Oh yes! A will leaving it all to someone else who hasn't had to put up with him.
That's a bitter pill.

Urmstongran Wed 22-Dec-21 16:23:30

Oh no! ??????????

allsortsofbags Wed 22-Dec-21 16:24:37

My first thought was IF - IF the cheque was in your name who's name is the account in?

I'd be more worried about there being an account in my name that I didn't know about.

As these payments are usually to the Account Holder it would suggest to me that you are the Account Holder. So even if you OH pays the bills you may be responsible if for any reason he stops paying.

With regard to your marital financial arrangements I'd want to know HOW you would be situated if anything happened to your OH where by he couldn't carry on as he is now.

What happens if he is taken ill be that short or long term? In the worst case what provisions are in place should he die before you?

I wouldn't feel very safe in such a set up.

As Hithere said you are in a Financially Abusive Marriage and if you doubt that do some research on line. Women's Aid has a good definition as do other sites.

So what you do with the compensation cheque is far less relevant than what you do about the bigger aspects of your financial safety and future.

MissAdventure Wed 22-Dec-21 16:24:44

No indeed!
He can't be allowed to get away with this!
She must put her foot down with a firm hand.

Germanshepherdsmum Wed 22-Dec-21 16:28:43

You were very lucky being able to stay at home DiscoDancer and I truly envy someone who is able to be at home with their children. It still hurts even though my son is pushing 40! And you and your husband obviously worked things out very well between you and your contribution to the family and to his success was valued.
It would be interesting to know if OP has children and if her husband was perhaps a much higher wage earner than her to try to understand how this culture of financial secrecy came about. I am not high maintenance and don’t spend much on clothes nowadays but £200 a month for all your personal expenditure doesn’t sound much to me though I know that to some existing only on benefits or a state pension which has to cover everything it would be a fortune. Without knowing what income and savings the husband has it’s impossible to say if he’s being generous or mean. Certainly OP has to try to get disclosure of their financial position - if he were to suddenly die she needs to know if she would be ok or not. For all we know he might be gambling it all away.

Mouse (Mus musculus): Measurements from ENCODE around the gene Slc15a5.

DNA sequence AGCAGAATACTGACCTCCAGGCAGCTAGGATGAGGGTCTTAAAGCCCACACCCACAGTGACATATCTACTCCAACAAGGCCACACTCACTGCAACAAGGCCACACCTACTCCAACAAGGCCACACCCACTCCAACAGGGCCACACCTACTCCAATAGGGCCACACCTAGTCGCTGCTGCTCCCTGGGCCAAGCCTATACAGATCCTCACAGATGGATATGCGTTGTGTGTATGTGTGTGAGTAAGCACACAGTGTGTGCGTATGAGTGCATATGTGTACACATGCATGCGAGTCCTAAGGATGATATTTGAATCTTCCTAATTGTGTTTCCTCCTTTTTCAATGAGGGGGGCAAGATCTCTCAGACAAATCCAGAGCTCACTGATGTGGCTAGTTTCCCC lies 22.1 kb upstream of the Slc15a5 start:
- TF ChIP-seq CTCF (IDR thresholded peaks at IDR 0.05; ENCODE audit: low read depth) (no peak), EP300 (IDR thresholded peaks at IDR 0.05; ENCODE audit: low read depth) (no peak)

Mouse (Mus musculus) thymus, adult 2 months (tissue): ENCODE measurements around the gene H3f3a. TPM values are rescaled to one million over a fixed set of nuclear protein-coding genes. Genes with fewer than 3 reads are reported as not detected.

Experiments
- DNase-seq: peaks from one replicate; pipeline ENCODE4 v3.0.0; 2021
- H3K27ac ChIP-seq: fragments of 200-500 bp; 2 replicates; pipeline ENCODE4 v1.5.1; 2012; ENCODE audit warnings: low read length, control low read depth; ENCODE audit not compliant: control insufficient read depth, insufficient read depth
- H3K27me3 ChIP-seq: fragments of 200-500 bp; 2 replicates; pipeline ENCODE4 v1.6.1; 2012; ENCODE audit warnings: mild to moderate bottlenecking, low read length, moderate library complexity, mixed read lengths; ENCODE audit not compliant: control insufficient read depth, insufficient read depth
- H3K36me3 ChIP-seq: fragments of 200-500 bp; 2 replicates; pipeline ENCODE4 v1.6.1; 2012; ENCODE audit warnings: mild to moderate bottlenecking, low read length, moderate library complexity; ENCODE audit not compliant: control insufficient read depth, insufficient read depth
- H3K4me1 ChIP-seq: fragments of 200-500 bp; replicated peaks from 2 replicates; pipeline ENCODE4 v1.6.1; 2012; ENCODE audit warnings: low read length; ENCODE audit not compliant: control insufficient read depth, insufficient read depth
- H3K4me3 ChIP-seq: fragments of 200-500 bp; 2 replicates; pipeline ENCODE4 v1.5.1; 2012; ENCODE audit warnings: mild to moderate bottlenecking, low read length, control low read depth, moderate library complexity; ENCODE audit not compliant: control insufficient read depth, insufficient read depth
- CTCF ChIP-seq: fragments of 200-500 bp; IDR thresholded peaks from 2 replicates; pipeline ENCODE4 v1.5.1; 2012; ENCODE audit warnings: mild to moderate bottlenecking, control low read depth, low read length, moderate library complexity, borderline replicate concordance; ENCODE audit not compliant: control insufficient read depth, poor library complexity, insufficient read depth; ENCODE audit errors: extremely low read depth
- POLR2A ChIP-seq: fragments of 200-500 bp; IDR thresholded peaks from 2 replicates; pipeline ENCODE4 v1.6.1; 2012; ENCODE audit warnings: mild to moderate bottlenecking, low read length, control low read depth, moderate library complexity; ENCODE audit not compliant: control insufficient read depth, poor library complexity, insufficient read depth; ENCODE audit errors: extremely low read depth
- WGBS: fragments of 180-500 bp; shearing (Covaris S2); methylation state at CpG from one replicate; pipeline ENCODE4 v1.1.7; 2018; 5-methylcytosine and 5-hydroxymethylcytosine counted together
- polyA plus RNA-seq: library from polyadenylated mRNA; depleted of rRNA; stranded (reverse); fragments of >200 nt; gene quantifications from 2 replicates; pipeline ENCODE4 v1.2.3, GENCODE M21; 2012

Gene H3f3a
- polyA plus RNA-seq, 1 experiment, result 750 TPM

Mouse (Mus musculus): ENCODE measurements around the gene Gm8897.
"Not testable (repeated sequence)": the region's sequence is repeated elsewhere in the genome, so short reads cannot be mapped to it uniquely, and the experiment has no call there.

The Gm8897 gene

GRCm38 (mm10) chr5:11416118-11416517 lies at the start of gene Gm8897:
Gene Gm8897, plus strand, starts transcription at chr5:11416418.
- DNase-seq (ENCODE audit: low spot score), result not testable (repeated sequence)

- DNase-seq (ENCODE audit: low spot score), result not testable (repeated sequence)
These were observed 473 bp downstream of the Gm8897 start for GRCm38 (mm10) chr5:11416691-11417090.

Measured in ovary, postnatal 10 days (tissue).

Calistemon Wed 22-Dec-21 16:29:41

My first thought was IF - IF the cheque was in your name who's name is the account in?

I'd be more worried about there being an account in my name that I didn't know about.

As these payments are usually to the Account Holder it would suggest to me that you are the Account Holder. So even if you OH pays the bills you may be responsible if for any reason he stops paying.

Yes, me too allsortsofbags

You need to Talk

FarNorth Wed 22-Dec-21 16:38:26

As the bills come to you on your phone Serendipity you should be able to see, on there, if they are in your name or his.

nadateturbe Wed 22-Dec-21 16:40:20

M0nica

Legally, once you are married your assets and earnings are shared - or at least that is how a divorce court would see it.

I find it difficult to envisage how any marriage works where when one person becomes disabled, the other treats all the money coming into the household as 'theirs'. What about 'for better and worse, for richer and poorer, in sickness and in health'?

However money is banked and physically managed in a family. If the underlying principle is not of a shared resource for a household, I would think the marriage was abusive.

My thoughts too.